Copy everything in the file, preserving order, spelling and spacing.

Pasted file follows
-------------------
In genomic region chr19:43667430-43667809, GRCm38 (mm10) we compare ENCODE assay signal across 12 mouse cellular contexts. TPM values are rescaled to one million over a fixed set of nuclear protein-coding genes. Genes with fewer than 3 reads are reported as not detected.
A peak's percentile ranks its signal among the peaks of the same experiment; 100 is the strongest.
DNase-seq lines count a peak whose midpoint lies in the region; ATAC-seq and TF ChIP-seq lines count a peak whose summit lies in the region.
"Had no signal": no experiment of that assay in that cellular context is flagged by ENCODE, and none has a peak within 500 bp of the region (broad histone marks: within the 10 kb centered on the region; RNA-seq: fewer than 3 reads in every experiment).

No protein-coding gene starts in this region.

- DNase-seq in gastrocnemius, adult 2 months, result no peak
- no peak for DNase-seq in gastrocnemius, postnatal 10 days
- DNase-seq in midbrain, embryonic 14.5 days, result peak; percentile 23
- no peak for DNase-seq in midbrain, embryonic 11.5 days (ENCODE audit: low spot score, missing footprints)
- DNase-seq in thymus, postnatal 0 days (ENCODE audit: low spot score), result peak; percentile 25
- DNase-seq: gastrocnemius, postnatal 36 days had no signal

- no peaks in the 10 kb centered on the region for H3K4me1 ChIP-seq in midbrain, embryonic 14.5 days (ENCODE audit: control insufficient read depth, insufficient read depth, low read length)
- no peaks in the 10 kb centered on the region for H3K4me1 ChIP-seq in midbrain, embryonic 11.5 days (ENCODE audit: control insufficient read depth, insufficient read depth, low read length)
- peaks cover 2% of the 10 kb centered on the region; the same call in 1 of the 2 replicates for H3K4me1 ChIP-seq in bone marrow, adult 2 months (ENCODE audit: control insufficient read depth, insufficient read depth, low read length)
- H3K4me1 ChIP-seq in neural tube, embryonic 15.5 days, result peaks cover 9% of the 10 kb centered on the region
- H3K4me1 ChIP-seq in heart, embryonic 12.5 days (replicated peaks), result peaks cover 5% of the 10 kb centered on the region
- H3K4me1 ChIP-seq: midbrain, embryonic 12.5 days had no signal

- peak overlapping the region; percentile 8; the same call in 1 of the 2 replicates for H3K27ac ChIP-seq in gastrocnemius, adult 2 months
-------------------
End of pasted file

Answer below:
In genomic region chr19:43667430-43667809, GRCm38 (mm10) we compare ENCODE assay signal across 12 mouse cellular contexts. TPM values are rescaled to one million over a fixed set of nuclear protein-coding genes. Genes with fewer than 3 reads are reported as not detected.
A peak's percentile ranks its signal among the peaks of the same experiment; 100 is the strongest.
DNase-seq lines count a peak whose midpoint lies in the region; ATAC-seq and TF ChIP-seq lines count a peak whose summit lies in the region.
"Had no signal": no experiment of that assay in that cellular context is flagged by ENCODE, and none has a peak within 500 bp of the region (broad histone marks: within the 10 kb centered on the region; RNA-seq: fewer than 3 reads in every experiment).

No protein-coding gene starts in this region.

- DNase-seq in gastrocnemius, adult 2 months, result no peak
- no peak for DNase-seq in gastrocnemius, postnatal 10 days
- DNase-seq in midbrain, embryonic 14.5 days, result peak; percentile 23
- no peak for DNase-seq in midbrain, embryonic 11.5 days (ENCODE audit: low spot score, missing footprints)
- DNase-seq in thymus, postnatal 0 days (ENCODE audit: low spot score), result peak; percentile 25
- DNase-seq: gastrocnemius, postnatal 36 days had no signal

- no peaks in the 10 kb centered on the region for H3K4me1 ChIP-seq in midbrain, embryonic 14.5 days (ENCODE audit: control insufficient read depth, insufficient read depth, low read length)
- no peaks in the 10 kb centered on the region for H3K4me1 ChIP-seq in midbrain, embryonic 11.5 days (ENCODE audit: control insufficient read depth, insufficient read depth, low read length)
- peaks cover 2% of the 10 kb centered on the region; the same call in 1 of the 2 replicates for H3K4me1 ChIP-seq in bone marrow, adult 2 months (ENCODE audit: control insufficient read depth, insufficient read depth, low read length)
- H3K4me1 ChIP-seq in neural tube, embryonic 15.5 days, result peaks cover 9% of the 10 kb centered on the region
- H3K4me1 ChIP-seq in heart, embryonic 12.5 days (replicated peaks), result peaks cover 5% of the 10 kb centered on the region
- H3K4me1 ChIP-seq: midbrain, embryonic 12.5 days had no signal

- peak overlapping the region; percentile 8; the same call in 1 of the 2 replicates for H3K27ac ChIP-seq in gastrocnemius, adult 2 months